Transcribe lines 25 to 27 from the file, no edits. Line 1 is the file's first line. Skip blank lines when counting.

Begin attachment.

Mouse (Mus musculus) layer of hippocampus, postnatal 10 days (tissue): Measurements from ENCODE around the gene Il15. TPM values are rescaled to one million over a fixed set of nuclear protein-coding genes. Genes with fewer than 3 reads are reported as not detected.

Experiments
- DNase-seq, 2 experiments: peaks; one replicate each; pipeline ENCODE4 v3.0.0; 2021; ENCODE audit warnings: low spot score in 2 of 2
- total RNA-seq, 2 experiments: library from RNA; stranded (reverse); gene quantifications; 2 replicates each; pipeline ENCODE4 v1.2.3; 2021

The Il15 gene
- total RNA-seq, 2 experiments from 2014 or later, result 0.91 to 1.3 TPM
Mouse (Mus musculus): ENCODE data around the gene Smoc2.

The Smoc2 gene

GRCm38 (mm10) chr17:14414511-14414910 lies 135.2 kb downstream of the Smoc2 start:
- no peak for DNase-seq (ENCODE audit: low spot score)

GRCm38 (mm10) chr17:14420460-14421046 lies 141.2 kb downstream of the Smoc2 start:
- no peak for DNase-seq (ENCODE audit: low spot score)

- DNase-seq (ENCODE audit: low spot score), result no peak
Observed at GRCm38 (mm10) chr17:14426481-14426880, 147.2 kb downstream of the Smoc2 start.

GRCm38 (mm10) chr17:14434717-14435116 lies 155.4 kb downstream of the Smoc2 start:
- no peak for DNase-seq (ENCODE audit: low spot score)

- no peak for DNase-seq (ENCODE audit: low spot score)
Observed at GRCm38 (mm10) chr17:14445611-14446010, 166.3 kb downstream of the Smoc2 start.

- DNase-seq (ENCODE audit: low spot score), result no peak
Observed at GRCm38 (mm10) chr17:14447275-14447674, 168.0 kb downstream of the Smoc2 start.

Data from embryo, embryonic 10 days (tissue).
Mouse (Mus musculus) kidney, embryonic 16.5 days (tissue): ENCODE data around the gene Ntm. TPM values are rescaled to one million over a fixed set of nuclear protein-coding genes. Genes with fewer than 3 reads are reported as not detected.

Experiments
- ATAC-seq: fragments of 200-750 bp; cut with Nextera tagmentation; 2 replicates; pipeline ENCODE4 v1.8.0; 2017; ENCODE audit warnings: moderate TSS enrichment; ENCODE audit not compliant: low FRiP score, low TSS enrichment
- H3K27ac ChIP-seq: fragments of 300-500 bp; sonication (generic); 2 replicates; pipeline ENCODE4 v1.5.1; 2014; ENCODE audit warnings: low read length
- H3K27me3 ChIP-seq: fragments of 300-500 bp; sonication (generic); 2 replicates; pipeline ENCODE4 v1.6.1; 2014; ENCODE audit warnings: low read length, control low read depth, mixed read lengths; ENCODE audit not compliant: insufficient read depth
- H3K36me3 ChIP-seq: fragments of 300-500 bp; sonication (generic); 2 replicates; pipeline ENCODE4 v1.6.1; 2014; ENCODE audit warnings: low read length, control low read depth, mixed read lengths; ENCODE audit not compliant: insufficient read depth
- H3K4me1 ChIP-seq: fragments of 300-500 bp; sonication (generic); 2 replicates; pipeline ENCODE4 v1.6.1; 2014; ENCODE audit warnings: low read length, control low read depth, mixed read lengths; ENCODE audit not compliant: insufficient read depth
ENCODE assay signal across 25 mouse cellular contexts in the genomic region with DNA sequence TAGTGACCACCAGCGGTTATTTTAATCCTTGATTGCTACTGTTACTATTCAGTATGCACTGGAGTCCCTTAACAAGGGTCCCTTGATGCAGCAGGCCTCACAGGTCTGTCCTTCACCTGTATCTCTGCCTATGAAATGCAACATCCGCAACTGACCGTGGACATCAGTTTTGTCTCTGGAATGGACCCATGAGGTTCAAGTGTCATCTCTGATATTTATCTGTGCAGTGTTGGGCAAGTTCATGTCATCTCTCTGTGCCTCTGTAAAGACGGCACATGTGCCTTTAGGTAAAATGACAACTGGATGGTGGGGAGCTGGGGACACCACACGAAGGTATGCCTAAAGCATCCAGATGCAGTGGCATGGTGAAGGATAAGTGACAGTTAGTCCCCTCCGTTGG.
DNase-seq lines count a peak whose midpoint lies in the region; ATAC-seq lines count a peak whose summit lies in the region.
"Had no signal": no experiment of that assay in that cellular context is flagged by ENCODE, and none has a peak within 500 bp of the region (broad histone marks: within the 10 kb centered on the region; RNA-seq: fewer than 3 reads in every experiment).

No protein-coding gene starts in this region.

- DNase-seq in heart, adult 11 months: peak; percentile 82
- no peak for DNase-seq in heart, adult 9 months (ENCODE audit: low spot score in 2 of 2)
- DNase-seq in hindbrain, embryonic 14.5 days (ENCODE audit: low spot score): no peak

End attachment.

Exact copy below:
- H3K27ac ChIP-seq: fragments of 300-500 bp; sonication (generic); 2 replicates; pipeline ENCODE4 v1.5.1; 2014; ENCODE audit warnings: low read length
- H3K27me3 ChIP-seq: fragments of 300-500 bp; sonication (generic); 2 replicates; pipeline ENCODE4 v1.6.1; 2014; ENCODE audit warnings: low read length, control low read depth, mixed read lengths; ENCODE audit not compliant: insufficient read depth
- H3K36me3 ChIP-seq: fragments of 300-500 bp; sonication (generic); 2 replicates; pipeline ENCODE4 v1.6.1; 2014; ENCODE audit warnings: low read length, control low read depth, mixed read lengths; ENCODE audit not compliant: insufficient read depth